China’s Solar Dominance: A Striking Global Leap

In 2023, China invested over $130 billion in the solar industry, projecting that between 2023 and 2026, it will hold more than 80% of the world’s production capacity of polysilicon, modules, and other elements used in the construction of photovoltaic panels. This information is detailed in a recent report by the specialized company Wood Mackenzie.

China’s Solar Module Production Dominance 

Forecasts suggest that by 2024, China will have operational more than 1 TW of solar cell and module production capacity. This means the country’s production capacity will suffice to meet the global demand until 2032, based on Wood Mackenzie’s annual demand growth forecasts.

Huaian Sun, Wood Mackenzie’s lead consultant and report author, stated, “The expansion of solar production in China is driven by high polysilicon margins, technological upgrades, and political support. Despite strong government initiatives for local production in overseas markets, China will continue to dominate the global solar supply chain and keep expanding its technological and price difference.”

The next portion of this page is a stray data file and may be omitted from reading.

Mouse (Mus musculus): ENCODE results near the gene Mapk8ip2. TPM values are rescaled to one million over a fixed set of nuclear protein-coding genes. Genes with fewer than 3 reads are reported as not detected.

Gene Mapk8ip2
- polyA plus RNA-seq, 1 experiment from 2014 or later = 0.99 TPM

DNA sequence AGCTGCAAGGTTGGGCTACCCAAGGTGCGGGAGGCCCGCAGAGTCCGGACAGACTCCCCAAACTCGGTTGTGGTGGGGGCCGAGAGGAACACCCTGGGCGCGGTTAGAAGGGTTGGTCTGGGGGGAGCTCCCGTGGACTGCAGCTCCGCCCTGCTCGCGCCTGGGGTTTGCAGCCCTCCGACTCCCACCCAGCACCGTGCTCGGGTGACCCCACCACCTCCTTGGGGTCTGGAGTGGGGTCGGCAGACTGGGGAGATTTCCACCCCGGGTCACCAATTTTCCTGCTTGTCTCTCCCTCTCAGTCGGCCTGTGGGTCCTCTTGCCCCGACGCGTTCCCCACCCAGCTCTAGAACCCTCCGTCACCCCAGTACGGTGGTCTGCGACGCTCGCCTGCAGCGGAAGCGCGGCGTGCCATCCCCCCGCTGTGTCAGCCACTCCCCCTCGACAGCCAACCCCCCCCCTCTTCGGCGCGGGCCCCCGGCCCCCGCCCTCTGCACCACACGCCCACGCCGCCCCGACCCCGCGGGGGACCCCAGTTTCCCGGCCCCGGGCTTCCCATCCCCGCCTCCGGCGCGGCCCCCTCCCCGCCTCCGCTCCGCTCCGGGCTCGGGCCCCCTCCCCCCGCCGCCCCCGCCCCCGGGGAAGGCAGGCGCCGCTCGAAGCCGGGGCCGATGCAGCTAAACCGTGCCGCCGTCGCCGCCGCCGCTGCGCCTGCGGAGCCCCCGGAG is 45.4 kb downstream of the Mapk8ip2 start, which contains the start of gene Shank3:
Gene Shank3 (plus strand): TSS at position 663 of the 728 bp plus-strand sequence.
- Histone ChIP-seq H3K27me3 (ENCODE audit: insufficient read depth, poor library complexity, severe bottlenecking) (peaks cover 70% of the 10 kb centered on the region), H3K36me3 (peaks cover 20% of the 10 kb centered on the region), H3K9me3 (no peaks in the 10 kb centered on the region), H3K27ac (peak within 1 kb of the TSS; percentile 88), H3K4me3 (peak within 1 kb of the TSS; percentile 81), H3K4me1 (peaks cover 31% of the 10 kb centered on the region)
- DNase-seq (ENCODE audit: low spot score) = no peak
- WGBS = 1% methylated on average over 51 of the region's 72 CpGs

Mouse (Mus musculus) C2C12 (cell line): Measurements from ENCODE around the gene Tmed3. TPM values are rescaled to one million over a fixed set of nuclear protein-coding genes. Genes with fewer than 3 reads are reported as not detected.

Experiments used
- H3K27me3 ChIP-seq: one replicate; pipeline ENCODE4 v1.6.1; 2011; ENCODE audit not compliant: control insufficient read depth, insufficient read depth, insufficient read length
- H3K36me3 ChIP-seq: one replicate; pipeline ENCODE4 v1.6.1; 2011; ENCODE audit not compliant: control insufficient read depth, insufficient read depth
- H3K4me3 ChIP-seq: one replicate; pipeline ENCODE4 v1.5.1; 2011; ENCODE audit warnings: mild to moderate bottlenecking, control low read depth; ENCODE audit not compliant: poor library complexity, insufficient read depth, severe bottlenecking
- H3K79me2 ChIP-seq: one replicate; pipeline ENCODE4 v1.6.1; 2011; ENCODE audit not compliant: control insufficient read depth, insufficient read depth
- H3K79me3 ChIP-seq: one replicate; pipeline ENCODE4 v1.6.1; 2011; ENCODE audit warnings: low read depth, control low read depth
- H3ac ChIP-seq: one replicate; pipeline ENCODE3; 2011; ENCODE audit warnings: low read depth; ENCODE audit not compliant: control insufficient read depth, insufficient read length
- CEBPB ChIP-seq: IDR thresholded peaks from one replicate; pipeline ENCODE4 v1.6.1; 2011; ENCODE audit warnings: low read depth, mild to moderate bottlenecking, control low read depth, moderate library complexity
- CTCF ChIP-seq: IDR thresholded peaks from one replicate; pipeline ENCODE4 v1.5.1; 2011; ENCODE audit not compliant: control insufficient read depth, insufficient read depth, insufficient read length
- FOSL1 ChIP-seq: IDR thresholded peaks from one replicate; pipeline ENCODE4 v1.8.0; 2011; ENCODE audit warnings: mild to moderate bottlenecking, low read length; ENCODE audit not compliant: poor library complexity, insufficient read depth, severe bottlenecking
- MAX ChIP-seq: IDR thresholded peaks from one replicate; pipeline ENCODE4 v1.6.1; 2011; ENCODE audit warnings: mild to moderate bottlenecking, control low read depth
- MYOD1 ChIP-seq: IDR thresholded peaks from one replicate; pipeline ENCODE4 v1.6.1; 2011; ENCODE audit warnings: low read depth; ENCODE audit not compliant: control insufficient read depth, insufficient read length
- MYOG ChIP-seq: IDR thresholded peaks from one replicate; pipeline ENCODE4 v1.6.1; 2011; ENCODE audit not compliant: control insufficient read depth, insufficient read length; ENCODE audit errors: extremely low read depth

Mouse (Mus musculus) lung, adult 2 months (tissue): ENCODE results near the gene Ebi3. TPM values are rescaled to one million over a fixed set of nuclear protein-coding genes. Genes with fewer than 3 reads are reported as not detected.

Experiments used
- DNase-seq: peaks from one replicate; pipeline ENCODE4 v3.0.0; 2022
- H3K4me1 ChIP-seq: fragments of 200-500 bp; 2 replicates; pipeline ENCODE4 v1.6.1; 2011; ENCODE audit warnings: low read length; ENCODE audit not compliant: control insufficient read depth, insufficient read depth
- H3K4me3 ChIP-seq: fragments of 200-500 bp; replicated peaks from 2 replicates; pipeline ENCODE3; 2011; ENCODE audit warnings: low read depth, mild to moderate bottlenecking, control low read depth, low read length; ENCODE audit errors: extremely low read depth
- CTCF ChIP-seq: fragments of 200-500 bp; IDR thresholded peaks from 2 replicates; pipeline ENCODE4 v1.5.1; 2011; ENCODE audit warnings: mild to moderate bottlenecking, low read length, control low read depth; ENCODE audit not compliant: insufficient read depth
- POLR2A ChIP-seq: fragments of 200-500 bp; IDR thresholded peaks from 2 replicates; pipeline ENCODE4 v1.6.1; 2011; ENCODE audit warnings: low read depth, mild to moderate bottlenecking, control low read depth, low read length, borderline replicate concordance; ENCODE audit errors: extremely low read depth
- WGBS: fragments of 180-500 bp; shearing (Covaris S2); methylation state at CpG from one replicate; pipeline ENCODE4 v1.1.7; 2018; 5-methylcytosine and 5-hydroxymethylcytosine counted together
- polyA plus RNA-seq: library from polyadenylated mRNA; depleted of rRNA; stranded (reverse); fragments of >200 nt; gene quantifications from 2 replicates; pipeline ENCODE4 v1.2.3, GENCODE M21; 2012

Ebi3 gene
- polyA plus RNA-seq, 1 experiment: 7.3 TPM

USA and Europe Lagging Behind China

Due to the ongoing advancements, the United States, Europe, and other markets have launched strong support for solar production. Together, the United States and India have announced over 200 GW of planned photovoltaic panel production capacity. The rapid surge in U.S. production is bolstered by an inflation reduction law, while India’s increase in production is facilitated by a state incentive.

However, according to Wood Mackenzie, these countries are still not competitively priced compared to Chinese deliveries. As per the report, a solar module made in China is 50% cheaper than one produced in Europe and 65% cheaper than in the USA. Sun added, “Despite their production expansion plans, overseas markets cannot eliminate their reliance on Chinese modules in the next three years.”

Moreover, in terms of technological innovation, China will continue to lead. It was announced that the country will build over 1000 GW of N-type cell capacity, using cutting-edge technologies. These N-type cells exhibit a longer lifespan and higher efficiency compared to the previous P-type generation. This represents a 17x greater production capacity of N-type cells than the rest of the world.

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